The Rose Revolution: When Georgia said “Enough!”

Rose Revolution

Vision & Motivation

Crumbling cities, endemic poverty, an eternal leader, and corruption as a way of life; this was Georgia in 2003. Twelve years after independence from the Soviet Union and the brutal civil war that followed, the country had a post-apocalyptic feel. It even had zombies.

 “For 200 years the Georgian people…never expressed what they had in their hearts, but did what they were required to do. A person remembered that he couldn’t say what he thought. He was a zombie.”[1] But if Georgians were zombies, their leader was a mummy. Eduard Shevardnadze had ruled with brief interruptions for over 20 years, first coming to power in 1972. Surrounded by wealth, he had managed to embalm the old ways of corruption and electoral fraud into Georgia, preserving them, and himself, well after the death of the Soviet Union.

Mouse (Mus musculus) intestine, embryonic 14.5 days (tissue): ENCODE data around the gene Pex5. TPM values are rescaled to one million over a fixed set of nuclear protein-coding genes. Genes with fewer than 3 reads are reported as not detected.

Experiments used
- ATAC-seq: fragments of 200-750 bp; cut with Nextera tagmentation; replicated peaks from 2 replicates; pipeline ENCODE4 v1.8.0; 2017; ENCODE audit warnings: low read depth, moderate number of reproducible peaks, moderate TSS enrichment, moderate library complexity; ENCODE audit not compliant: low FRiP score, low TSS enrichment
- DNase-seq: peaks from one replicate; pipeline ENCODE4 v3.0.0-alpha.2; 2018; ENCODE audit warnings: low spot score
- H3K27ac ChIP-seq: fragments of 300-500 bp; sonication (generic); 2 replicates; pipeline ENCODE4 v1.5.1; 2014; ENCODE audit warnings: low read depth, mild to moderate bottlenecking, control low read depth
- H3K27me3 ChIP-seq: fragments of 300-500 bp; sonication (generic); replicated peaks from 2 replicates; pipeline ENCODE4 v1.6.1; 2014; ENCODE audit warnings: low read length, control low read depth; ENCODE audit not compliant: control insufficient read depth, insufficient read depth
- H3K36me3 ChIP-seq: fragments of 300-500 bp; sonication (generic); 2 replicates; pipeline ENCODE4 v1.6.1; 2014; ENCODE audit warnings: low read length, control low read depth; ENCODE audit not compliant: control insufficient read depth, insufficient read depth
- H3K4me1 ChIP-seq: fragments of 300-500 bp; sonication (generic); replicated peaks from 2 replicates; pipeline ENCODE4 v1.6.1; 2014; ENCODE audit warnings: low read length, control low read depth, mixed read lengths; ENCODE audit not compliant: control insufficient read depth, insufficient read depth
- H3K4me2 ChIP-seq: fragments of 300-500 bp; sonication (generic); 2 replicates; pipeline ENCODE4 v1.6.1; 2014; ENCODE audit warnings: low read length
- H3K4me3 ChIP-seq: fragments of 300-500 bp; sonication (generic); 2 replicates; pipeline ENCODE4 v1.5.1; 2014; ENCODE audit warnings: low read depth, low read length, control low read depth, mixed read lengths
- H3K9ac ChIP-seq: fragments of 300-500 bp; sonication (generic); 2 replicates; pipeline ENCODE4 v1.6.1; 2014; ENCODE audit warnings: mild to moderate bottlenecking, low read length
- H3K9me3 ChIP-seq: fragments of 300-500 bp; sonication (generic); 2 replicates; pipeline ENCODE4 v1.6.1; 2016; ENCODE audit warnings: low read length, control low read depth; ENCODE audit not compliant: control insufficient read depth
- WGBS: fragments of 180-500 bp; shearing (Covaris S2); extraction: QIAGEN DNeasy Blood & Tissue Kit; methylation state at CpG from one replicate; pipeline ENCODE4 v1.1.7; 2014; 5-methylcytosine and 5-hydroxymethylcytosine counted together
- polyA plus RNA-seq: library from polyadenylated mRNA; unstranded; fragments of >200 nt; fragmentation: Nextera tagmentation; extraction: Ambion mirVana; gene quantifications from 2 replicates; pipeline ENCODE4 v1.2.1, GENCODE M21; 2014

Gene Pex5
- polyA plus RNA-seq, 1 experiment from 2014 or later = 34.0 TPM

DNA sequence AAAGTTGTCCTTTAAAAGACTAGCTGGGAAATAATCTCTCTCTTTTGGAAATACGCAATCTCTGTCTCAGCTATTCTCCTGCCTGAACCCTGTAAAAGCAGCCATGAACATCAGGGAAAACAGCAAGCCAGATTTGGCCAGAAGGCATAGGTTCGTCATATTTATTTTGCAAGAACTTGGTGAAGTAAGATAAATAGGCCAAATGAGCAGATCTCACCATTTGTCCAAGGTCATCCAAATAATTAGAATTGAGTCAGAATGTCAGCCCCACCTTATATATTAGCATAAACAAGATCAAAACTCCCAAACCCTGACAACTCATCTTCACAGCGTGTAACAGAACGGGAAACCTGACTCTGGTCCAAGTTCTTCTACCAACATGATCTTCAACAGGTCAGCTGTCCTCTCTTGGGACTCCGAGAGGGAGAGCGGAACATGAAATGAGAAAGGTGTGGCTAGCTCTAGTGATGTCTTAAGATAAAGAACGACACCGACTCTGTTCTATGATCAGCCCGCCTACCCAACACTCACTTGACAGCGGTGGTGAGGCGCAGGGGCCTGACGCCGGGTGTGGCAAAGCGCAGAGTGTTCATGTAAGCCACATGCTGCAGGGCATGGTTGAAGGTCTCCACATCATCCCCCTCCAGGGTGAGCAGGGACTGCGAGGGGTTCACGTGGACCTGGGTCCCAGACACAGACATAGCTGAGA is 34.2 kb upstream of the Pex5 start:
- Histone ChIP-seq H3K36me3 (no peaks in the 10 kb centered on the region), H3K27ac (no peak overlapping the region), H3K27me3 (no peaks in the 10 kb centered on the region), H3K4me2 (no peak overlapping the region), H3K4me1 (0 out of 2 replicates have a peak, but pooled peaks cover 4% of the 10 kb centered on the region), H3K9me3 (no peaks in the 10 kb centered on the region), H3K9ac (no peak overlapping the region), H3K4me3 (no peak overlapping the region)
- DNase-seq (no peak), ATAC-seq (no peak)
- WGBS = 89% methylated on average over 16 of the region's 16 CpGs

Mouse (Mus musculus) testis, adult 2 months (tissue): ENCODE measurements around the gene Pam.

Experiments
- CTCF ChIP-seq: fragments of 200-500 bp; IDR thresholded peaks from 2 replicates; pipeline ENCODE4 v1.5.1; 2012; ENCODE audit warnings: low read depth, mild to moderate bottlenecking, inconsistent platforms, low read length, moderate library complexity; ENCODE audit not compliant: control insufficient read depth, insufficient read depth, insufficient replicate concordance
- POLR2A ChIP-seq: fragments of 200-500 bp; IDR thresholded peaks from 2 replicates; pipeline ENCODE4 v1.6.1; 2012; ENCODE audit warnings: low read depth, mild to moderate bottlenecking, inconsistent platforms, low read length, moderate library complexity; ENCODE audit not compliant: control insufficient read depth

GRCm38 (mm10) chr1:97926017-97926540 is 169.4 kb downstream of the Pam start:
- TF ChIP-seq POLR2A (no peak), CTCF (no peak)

Predictably, the general attitude towards political participation was nihilistic and distrustful.[2] However, an increasing number of the young and well-educated were growing tired of Georgia’s social, economic, and political inertia. They came to see Shevardnadze’s 26 year rule as directly responsible for their country’s stagnation. In the words of one, “Shevardnadze’s face was the sum of all evil and the hope to get rid of it…at a certain point it became ‘if we get rid of him, we will get rid of our problems.’”[3] Getting rid of Shevardnadze became a question of unseating his party in the November 2003 parliamentary elections, which were regarded as a critical “dress rehearsal” for the 2005 presidential elections.[4]